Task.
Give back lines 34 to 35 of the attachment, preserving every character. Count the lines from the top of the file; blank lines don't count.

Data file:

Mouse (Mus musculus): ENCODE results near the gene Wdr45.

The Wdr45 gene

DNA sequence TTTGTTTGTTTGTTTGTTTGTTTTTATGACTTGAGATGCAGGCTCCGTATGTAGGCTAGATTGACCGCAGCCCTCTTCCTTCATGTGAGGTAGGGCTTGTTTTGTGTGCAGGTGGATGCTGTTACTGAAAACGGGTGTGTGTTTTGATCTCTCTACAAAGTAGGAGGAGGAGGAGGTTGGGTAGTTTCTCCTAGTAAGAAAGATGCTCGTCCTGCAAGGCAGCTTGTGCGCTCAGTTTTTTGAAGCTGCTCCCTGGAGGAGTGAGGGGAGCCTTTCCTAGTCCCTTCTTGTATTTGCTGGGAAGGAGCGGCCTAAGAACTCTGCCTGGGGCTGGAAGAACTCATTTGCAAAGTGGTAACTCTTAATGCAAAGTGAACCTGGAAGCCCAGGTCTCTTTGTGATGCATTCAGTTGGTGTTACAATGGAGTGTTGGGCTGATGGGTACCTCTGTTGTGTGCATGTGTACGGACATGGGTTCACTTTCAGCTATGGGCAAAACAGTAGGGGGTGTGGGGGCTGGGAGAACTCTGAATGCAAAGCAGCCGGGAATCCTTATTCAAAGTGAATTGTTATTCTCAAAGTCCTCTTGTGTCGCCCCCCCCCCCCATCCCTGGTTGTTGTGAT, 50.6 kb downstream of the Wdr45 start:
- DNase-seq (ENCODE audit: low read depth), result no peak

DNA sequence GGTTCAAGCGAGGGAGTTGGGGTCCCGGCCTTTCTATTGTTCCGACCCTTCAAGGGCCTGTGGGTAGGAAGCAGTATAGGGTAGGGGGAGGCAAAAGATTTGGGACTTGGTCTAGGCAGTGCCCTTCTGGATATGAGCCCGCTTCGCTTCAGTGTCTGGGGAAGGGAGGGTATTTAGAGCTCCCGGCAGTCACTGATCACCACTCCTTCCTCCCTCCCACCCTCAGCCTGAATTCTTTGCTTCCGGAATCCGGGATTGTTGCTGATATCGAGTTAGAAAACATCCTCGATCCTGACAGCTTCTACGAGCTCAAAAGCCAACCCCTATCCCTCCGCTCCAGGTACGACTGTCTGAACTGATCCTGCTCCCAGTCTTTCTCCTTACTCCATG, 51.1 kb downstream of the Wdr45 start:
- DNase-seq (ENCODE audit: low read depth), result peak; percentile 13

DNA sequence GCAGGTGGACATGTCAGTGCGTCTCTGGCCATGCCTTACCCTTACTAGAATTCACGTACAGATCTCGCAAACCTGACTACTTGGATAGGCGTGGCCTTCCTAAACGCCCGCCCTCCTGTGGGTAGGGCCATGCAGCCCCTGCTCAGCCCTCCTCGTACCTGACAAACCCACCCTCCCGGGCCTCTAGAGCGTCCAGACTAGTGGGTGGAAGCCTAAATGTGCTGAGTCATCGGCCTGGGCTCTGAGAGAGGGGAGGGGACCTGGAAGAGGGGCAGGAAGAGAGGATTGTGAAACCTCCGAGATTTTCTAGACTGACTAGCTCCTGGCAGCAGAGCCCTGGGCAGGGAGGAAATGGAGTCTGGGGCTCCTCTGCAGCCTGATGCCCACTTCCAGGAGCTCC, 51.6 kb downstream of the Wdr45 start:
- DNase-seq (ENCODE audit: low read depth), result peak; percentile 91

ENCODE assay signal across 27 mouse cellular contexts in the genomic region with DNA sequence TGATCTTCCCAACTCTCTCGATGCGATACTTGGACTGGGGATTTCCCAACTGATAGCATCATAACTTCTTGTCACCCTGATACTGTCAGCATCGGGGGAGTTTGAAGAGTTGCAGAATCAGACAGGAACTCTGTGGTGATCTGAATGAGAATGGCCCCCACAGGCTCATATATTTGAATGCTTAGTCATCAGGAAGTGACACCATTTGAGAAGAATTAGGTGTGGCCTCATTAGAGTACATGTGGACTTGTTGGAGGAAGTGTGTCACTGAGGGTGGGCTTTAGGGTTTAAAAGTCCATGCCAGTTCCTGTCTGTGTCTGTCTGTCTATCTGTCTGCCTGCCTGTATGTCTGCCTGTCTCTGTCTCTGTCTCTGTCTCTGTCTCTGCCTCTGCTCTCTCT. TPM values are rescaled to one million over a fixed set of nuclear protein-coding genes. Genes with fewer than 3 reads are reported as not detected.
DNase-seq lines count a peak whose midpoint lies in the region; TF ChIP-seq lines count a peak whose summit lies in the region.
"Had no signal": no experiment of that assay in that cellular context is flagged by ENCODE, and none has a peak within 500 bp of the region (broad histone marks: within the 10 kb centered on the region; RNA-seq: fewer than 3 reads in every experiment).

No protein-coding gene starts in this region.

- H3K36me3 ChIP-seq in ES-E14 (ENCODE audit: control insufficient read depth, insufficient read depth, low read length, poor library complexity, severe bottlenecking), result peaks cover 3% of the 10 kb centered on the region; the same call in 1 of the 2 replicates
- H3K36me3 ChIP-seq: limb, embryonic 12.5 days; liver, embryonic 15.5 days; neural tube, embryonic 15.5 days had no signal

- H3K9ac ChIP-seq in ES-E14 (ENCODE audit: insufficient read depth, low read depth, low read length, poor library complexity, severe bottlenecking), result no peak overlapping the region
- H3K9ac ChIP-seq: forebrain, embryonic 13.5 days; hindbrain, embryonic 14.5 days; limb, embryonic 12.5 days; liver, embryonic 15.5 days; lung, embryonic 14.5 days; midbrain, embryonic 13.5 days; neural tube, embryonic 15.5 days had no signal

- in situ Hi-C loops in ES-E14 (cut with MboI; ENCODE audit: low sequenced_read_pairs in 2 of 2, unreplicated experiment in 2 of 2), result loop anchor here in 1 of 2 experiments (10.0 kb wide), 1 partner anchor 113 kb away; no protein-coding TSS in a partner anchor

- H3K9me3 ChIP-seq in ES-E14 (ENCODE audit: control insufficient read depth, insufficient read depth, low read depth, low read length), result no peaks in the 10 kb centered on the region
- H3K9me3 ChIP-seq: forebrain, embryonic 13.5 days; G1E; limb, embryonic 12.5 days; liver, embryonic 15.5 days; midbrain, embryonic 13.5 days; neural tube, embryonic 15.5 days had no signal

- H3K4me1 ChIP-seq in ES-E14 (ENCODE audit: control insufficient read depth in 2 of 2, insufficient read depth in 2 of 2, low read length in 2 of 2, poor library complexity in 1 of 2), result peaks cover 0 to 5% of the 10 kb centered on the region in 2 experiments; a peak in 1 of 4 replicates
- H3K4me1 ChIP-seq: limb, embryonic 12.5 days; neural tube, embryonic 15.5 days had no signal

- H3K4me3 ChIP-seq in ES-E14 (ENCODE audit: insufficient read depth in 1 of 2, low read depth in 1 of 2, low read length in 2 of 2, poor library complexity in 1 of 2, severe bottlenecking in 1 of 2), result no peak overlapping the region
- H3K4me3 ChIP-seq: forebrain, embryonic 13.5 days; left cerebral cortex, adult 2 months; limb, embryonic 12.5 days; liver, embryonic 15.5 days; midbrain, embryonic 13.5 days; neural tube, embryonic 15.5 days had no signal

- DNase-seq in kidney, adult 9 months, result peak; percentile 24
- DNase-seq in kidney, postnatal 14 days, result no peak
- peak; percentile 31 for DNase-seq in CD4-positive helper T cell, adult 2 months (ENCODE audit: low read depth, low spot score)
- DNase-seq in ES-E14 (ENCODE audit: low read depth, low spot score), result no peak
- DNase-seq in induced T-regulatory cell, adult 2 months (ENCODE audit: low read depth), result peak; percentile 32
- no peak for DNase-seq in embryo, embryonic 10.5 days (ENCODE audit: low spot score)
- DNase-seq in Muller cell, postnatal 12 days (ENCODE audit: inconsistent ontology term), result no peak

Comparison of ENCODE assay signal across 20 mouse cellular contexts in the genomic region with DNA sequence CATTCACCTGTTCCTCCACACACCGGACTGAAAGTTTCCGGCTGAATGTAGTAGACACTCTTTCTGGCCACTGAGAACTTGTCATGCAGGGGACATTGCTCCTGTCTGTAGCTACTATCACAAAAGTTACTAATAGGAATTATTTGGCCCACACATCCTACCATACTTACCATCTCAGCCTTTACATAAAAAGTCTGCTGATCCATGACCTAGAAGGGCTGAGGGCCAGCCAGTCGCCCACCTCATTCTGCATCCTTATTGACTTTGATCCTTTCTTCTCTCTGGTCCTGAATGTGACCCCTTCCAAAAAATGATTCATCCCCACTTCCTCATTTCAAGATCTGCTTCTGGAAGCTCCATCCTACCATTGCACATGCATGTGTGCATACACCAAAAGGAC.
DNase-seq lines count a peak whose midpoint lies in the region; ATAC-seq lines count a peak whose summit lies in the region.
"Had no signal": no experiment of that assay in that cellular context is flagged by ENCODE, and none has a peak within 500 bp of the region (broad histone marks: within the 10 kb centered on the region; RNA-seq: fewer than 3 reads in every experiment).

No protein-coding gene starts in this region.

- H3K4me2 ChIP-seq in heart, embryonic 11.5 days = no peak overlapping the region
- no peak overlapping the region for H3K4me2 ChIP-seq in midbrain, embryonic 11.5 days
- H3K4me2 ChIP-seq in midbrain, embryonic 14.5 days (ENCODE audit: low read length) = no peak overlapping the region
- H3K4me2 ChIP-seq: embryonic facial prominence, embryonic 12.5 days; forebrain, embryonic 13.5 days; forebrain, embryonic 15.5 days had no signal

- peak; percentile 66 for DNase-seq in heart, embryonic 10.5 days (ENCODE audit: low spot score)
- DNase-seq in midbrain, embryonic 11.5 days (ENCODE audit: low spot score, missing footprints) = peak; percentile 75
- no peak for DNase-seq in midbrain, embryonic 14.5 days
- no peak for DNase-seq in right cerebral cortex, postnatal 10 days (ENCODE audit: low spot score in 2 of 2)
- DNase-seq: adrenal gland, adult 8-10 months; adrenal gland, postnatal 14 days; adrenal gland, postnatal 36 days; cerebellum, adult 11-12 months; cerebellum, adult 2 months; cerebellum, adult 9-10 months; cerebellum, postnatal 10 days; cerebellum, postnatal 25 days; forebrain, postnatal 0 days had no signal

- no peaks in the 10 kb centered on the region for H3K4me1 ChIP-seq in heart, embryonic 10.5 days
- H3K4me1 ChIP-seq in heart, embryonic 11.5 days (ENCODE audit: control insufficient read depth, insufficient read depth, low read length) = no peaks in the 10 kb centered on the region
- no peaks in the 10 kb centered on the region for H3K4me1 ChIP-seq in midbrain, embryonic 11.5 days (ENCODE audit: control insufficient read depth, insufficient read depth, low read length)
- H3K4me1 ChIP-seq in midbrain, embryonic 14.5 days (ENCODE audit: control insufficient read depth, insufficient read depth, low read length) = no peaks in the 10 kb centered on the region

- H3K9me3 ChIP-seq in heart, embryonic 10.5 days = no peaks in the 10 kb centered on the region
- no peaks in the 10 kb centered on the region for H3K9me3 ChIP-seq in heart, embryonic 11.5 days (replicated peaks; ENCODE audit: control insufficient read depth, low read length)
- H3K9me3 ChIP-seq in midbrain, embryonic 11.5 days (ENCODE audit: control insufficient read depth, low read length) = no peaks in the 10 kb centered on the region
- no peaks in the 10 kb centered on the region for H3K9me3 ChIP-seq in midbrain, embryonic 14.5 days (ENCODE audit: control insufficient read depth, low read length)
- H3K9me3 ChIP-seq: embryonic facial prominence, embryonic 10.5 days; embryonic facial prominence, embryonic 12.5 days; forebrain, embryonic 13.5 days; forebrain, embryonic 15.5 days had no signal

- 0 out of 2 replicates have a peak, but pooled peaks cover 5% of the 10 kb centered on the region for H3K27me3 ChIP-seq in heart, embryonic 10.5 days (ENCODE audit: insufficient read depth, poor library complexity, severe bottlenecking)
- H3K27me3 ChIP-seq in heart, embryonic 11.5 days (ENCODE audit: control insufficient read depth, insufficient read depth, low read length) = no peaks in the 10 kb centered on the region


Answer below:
No protein-coding gene starts in this region.

- H3K4me2 ChIP-seq in heart, embryonic 11.5 days = no peak overlapping the region